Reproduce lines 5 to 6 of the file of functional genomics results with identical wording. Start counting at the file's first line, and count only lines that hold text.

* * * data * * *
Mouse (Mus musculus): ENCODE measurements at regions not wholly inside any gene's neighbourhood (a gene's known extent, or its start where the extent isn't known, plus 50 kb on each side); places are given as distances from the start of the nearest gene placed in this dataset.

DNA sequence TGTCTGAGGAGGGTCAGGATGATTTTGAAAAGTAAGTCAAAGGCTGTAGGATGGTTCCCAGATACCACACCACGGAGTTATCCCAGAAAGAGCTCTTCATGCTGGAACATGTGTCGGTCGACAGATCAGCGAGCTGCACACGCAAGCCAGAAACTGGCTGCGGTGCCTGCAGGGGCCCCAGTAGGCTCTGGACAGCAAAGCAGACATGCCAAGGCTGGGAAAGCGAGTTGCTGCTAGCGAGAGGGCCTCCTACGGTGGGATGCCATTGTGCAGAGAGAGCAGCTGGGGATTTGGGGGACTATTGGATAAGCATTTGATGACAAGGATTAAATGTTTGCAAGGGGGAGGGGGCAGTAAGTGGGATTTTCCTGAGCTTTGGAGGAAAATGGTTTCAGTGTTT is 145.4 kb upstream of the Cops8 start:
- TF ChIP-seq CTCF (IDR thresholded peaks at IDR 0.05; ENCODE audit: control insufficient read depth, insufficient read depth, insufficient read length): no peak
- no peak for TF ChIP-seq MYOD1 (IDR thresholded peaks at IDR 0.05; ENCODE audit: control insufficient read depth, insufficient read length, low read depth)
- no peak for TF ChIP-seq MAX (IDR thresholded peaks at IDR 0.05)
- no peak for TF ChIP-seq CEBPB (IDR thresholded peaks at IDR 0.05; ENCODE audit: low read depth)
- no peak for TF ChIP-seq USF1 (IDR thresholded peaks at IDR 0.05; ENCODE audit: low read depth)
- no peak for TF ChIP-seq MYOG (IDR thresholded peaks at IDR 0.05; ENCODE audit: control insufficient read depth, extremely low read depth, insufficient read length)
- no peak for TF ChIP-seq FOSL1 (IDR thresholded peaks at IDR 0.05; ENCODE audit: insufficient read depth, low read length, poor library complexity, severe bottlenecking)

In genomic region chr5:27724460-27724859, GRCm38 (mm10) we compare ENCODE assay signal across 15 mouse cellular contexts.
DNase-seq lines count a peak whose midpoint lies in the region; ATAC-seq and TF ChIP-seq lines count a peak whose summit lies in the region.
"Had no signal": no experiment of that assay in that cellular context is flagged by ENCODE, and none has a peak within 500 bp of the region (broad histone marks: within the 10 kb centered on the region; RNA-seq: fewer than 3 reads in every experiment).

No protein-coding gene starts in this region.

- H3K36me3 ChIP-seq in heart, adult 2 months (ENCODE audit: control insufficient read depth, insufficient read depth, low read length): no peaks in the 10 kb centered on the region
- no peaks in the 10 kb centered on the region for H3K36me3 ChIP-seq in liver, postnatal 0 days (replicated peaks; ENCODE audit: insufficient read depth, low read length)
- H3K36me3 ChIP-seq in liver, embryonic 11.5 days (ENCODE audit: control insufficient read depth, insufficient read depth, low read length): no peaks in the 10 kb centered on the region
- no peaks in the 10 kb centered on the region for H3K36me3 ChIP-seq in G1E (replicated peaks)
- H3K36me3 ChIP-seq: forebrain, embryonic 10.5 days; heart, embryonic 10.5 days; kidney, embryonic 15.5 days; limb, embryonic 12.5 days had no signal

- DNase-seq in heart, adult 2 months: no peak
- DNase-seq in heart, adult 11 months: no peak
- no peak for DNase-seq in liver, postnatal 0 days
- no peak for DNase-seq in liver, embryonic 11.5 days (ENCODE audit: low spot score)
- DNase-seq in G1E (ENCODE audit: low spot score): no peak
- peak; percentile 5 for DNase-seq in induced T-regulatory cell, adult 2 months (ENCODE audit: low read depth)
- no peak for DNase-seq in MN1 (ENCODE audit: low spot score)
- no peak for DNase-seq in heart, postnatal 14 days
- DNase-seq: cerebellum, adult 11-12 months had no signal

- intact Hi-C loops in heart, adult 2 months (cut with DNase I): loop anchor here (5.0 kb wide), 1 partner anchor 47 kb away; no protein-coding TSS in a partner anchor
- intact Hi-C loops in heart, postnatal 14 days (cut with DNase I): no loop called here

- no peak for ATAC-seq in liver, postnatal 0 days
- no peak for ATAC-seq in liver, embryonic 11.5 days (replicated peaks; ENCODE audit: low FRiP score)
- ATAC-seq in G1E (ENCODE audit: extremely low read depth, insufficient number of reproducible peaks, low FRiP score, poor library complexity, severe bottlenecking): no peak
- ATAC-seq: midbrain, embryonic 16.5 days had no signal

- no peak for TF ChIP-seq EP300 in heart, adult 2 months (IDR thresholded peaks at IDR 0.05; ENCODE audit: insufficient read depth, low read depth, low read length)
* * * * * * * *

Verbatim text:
- no peak for TF ChIP-seq MAX (IDR thresholded peaks at IDR 0.05)
- no peak for TF ChIP-seq CEBPB (IDR thresholded peaks at IDR 0.05; ENCODE audit: low read depth)